Anyhow, the beginner's training program consists of 3 days a week with 1 day (or more) of rest in between. The workout days are as follows:
1. 10-15 minutes warmup at or slightly above ambient heart rate (walking pace)
2. 20 minutes workout in the Health Zone (50-70%MHR)
3. 10-15 minutes cooldown at or slightly above ambient heart rate

Increase time in Health Zone by 5 minutes each week until you are doing 45 minutes in the zone.

What I have been doing in addition to this, is a morning upper or lower body strength training workout at the gym on workout days, plus an easy walk, cycle, xc ski or downhill ski on "rest" days.

My ambient heart rate is already in the Health Zone according to my monitor. The monitor says that 50% of my MHR is 88bpm and I'm usually over that once I get out of my chair! :-) So really, I'm already doing 50 minutes in the zone but I'm only counting the 20 minutes. Not sure about that.

The final mod I'm making to the plan is that I will work out Sat and Sunday. An hour bike ride on Sat and 1-1/2 hours on Sunday.
This is kind of a compromise between the HRM manual beginner's plan and a starter plan I got from a cycling book that I think is geared toward fitter, younger people. It suggested 70-75%MHR for 45min to 1 hr, 4 days a week plus a 1-1/2 hour ride on Sunday @70-80. So I'm kind of using their frequency with the lower heart zone of the beginner's program. I do intend eventually to advance to the more aggressive plans and achieve as much as I can. I would like to be able to compete in a half-century by the end of summer.


Be Less Than You Can Be

I think I referred to this in a previous post, but in my youth (and not so youth) I have tended to put pedal to the metal in anything I undertake. The result was that I could sustain this level for weeks, even months but eventually lose all interest in the activity (and sometimes alienate those around me).

In these latter years, applying this tendency to physical pursuits has also resulted in injuries; nothing that serious but enough force me to stop exercising in that particular mode.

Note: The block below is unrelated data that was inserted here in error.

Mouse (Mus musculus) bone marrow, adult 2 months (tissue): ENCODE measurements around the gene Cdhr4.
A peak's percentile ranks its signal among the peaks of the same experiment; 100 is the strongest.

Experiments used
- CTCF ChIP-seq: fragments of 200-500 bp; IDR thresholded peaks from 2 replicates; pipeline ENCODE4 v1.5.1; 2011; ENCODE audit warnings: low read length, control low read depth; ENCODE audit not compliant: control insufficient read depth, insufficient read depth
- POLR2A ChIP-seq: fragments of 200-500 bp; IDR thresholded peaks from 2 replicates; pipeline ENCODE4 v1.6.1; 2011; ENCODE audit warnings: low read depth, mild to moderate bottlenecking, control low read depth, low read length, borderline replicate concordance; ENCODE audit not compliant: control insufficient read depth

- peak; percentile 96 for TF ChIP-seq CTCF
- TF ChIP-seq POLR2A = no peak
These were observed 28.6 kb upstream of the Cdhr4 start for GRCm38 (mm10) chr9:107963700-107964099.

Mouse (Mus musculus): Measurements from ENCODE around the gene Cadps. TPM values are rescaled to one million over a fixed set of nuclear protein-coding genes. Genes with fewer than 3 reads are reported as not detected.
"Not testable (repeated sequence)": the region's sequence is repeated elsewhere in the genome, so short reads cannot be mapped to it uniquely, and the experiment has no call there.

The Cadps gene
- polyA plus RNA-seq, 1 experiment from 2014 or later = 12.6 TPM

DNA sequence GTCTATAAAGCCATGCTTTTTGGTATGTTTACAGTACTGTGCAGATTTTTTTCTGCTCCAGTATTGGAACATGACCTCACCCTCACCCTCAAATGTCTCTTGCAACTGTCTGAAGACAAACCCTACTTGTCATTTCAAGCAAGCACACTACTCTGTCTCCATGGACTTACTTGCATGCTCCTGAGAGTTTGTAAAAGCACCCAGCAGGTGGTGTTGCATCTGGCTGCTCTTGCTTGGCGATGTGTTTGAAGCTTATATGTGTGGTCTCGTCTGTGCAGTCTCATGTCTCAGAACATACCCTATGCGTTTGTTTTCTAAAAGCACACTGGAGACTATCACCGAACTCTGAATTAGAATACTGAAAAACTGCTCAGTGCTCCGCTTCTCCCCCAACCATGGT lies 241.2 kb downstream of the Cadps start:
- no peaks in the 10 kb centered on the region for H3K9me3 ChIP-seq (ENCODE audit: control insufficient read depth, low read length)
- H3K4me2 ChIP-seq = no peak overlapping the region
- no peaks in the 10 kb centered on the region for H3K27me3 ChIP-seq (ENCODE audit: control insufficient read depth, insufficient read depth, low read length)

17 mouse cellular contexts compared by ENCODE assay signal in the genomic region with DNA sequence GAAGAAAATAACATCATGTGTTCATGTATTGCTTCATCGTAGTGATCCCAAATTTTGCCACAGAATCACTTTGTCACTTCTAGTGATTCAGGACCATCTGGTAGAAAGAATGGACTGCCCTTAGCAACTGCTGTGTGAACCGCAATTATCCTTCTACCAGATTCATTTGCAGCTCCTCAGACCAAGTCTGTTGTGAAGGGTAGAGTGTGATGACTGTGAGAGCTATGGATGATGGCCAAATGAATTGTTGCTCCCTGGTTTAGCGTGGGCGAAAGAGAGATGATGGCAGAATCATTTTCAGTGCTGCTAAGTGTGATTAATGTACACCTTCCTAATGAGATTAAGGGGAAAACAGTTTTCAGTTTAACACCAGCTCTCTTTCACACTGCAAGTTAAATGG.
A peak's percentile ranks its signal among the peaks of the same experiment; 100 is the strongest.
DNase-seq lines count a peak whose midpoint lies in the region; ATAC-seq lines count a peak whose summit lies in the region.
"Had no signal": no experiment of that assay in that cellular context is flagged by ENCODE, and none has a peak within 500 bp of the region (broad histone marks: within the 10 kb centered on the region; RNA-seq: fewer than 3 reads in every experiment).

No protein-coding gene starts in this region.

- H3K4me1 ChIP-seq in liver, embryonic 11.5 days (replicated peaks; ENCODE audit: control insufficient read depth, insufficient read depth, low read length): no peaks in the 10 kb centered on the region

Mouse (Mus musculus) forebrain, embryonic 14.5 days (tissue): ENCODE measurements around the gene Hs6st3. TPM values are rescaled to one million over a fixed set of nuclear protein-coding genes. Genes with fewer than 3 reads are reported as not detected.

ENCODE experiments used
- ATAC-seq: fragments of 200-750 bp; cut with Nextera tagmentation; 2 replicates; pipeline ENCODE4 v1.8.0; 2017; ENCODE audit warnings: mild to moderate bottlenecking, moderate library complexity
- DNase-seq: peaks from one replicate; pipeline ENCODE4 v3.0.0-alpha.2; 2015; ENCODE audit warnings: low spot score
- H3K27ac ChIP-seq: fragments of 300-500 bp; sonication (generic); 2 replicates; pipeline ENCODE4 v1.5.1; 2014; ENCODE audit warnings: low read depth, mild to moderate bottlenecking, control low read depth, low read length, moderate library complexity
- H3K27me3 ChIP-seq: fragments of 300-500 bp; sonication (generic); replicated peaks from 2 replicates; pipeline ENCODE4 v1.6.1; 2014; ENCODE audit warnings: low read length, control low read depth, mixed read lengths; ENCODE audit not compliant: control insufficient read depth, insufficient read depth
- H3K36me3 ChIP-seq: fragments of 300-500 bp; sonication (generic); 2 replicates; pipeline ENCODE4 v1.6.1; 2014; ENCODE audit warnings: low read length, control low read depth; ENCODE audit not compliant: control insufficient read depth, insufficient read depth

I think (I hope) that I'm finally learning the lesson that consistency at a lower intensity is preferable to inconsistency and burnout at a high level. The goal is to change my lifestyle ... permanently. Patience is the key. That's why finding a fun activity is so essential. You have to be able to exercise because you enjoy it for itself, even if (and this is crucial) YOU DON'T SEE ANY RESULTS. Of course, I believe you will see results if you follow this path. I am starting to reap this benefit. First and foremost, I FEEL GREAT! This alone is enough to spur me on to exercise every day. I can feel the change in my body even if I am not losing weight as fast as I would like. And because I'm taking it easy, a lot of the aches and pains that have thwarted my efforts in the past have gone away.

So please don't kill yourself! Seek out something fun that is also healthy. If you don't find it, keep looking, keep trying. Enjoy life!

Exercise before Dieting

I once read in an interview with Oprah Winfrey's personal trainer, Bob Greene, that it is very important, before beginning a calorie reduction diet, to begin an exercise program. Most people commonly begin dieting without increasing their level of activity through exercise and are shocked and dismayed to find they don't lose weight or even gain weight while eating less. Additionally, they may feel tired and lethargic. The primary reason for this is that if you begin by reducing your caloric intake, your body thinks "hard times are coming" and slows down your metabolism to conserve energy and body mass.

Conversely, if you begin exercising for several weeks before reducing food intake, your metabolic rate will increase and you will begin burning more of what you eat rather than storing it as fat.

An added benefit is that exercise is an appetite suppressant. What do I mean by that? Well, of course, you're going to have a healthy appetite after exercising but I find that it becomes natural to stop when satiated. In other words, I am ravenously hungry after working out but find that I want to stop eating after a reasonable amount has been consumed. The reason this works is because eating and exercise both release endorphins, those substances that make us feel good. A lot of times we eat just to get that little kick from the endorphins. When we exercise we get the endorphin dose from the activity instead and don't need the extra food to give it to us.

Another thing I have found is that I'll just think twice before putting junk in my mouth or overeating because I have developed such a sense of well-being from the exercise that I don't want to jeopardize it. Also, you are more aware of how what you eat affects the quality of your workouts.

So, the correct sequence is: begin an exercise program first and give it time to become a routine you look forward to, then start looking at your diet.